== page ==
As Australia moves north, away from its southern roots, it’s easy to forget that it was once part of a greater southern land, ages ago in the distant past. The breakup of Gondwana, Australia’s ancestral home changed the present in ways we can still see, feel and understand. The Earth has the climate it does because of the fridge in the south - if Antarctica was ice free, the world would be a very different place. For Australia it has been 80 million years of movement, heading north. Antarctica, the stay at home member of the southern family, was isolated from its brothers and sisters as they started to wander the globe. And in its isolation it sat, surrounded by an encircling ocean, growing colder, colder and colder. Sail west at 40 degrees south and you could keep going until to you return to where you started. A merry-go-round of sea and salt, wind and waves. The white of the continent cools the air and drives weather systems that echo around the world. Many ocean currents have their birth in the cold waters of the Antarctic; the push of cold saline waters drives the water around the world. So, how is the white continent linked to the red one? Hobart - the southern-most of the state capitals – no further from the coast of Antarctica than it is from Fremantle. And the waters of the Southern Ocean lap along the south coast of Australia. Sitting near the end of this southern boundary is Melbourne, the largest city in the world on an east/west shoreline. Our weather is pushed by pressure systems born in the Antarctic boundary zone. They bring cold in the winter and refreshing cool in the summer.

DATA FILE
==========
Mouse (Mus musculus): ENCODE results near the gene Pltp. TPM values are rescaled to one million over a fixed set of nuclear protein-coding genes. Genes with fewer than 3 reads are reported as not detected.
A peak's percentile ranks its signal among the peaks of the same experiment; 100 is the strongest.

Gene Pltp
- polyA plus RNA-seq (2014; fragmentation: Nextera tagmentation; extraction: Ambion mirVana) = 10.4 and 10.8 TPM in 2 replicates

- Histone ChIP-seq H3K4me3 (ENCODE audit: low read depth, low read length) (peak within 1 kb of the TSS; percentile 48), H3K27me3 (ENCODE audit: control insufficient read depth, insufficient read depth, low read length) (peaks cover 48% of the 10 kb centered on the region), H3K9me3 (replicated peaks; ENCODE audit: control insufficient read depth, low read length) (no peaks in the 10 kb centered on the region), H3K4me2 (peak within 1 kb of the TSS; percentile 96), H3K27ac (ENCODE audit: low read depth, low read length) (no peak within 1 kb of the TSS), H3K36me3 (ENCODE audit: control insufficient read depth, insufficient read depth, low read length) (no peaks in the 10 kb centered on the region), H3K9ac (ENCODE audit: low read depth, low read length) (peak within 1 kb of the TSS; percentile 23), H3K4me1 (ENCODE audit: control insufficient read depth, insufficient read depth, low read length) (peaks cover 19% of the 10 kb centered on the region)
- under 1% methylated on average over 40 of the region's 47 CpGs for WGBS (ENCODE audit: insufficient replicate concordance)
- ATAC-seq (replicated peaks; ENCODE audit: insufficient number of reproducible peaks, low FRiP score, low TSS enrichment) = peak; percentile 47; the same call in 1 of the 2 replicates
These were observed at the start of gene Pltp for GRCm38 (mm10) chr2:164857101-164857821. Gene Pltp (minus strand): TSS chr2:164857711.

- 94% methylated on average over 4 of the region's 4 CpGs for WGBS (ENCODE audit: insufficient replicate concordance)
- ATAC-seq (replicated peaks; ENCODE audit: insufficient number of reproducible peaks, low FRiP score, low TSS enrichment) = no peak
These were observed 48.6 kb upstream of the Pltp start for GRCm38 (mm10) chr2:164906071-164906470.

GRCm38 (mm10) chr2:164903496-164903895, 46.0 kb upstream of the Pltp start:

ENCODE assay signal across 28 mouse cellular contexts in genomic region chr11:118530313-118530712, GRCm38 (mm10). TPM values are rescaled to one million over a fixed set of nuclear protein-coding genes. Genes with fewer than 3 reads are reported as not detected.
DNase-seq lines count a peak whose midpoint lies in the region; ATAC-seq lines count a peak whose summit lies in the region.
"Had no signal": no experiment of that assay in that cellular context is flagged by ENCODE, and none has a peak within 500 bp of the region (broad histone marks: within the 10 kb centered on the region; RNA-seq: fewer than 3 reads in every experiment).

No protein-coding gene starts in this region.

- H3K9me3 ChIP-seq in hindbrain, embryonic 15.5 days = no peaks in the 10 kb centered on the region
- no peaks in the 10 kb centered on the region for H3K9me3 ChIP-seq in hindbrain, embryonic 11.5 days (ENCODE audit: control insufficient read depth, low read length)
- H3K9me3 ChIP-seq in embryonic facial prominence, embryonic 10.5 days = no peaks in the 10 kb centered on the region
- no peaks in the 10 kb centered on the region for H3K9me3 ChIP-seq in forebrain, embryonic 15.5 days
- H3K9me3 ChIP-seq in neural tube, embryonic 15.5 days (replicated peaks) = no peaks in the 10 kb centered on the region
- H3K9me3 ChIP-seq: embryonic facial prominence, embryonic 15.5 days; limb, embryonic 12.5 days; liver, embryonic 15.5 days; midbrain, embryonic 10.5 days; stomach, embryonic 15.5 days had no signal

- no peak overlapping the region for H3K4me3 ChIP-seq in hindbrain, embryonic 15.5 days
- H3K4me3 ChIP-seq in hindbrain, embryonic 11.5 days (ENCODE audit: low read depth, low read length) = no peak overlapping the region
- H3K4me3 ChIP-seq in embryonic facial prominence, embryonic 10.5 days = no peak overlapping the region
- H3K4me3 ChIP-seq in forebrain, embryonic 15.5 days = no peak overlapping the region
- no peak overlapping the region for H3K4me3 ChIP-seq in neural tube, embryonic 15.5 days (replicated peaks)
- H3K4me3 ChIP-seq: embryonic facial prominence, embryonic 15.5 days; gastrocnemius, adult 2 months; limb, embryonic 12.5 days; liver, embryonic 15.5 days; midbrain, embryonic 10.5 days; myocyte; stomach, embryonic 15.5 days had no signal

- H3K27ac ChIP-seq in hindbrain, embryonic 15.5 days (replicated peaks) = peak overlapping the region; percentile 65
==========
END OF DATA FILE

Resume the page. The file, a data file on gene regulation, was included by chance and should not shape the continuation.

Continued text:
Then a sharp turn, and the climbing began in earnest. Mud splashes, the singing hiss of wet roads, the tyre rumble of unmade roads. And then by the side of the road were the remains of snow ploughed piles, and my kids had seen the snow. But this snow was nothing like the pictures, dark and angular, thick with road surface stones and dirt. It was melting in ways that were both angular and curved at the same time. Strange snow sculptures. Soon patches of snow sat back from the road's edge and nestled in the crooks of tree branches. Icing the trees and ferns like sugar cakes, the faint sparkle of winter decoration. This was the snow we had come to see.